Colonel Kurtz is based on the character of a nineteenth-century ivory trader, also called Kurtz, from the novella Heart of Darkness (1899) by Joseph Conrad.
When Brando arrived for filming in the Philippines in September 1976, he claimed he was dissatisfied with the script; Brando didn’t understand why Kurtz was meant to be very thin and bald, or why the character’s name was Kurtz and not something like Leighley. He claimed, American generals don’t have those kinds of names. They have flowery names, from the South. I want to be ‘Colonel Leighley’. And so, for a time the name was changed under his demand.
The movie’s Kurtz is widely believed to have been modeled after Tony Poe, a highly decorated and highly unorthodox Vietnam War-era paramilitary officer from the CIA’s Special Activities Division. Poe was known to drop severed heads into enemy-controlled villages as a form of psychological warfare and to use human ears to record the number of enemies his indigenous troops had killed. He would send these ears back to his superiors as proof of his efforts deep inside Laos.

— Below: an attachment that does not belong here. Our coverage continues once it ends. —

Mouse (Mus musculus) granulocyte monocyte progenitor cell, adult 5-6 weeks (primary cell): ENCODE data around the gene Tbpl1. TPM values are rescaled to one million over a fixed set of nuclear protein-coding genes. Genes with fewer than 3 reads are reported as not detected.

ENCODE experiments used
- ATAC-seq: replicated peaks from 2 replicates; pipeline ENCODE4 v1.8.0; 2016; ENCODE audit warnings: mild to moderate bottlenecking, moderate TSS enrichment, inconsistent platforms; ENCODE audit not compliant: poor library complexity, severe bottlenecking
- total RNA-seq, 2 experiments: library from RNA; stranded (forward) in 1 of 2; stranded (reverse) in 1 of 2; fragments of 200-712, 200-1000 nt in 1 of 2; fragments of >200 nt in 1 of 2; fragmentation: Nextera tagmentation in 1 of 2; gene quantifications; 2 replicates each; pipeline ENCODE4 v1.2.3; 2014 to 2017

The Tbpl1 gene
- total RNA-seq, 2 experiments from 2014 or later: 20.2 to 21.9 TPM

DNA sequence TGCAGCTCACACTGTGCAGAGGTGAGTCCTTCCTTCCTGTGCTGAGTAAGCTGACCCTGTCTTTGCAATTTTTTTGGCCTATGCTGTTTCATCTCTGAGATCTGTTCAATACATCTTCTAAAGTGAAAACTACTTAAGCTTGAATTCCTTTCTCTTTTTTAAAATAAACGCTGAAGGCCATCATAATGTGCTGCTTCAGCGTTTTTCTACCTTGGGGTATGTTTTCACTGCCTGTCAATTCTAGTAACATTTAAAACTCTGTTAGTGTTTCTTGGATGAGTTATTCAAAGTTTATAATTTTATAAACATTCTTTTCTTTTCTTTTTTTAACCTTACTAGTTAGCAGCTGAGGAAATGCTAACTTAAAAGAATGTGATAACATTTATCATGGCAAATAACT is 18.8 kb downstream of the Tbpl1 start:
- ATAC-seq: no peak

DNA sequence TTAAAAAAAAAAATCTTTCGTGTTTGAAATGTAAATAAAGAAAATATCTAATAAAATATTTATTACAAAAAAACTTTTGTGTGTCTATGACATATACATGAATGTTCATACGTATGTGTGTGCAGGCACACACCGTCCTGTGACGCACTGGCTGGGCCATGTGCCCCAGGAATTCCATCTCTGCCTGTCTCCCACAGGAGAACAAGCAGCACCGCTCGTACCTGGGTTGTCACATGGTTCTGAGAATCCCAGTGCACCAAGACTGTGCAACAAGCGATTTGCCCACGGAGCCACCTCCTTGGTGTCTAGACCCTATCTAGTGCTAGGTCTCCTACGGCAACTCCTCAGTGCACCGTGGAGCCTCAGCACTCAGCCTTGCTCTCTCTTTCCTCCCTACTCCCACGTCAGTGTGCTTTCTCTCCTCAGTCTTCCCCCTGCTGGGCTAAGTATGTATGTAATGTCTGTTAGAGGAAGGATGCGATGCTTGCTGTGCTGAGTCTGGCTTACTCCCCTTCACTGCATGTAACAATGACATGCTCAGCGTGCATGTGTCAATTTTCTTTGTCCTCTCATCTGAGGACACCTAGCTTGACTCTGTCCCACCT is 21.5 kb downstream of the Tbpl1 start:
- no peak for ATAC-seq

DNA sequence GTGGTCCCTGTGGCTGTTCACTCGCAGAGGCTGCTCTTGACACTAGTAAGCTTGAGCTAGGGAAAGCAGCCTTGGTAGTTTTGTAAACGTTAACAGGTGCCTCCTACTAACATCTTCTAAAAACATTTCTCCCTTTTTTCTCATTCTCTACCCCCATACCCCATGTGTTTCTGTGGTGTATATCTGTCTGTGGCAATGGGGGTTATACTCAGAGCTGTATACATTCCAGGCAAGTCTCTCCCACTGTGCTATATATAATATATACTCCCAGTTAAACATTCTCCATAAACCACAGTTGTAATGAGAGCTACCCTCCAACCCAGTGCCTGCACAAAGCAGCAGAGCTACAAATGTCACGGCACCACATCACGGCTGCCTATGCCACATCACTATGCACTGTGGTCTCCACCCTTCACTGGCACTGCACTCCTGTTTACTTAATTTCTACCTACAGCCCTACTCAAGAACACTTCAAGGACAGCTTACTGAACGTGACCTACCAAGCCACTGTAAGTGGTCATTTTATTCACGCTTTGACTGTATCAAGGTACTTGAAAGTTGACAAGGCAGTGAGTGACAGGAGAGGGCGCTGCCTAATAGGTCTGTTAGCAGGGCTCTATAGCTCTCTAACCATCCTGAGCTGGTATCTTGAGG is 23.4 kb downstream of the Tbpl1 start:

Apocalypse Now With Marlon Brando as Kurtz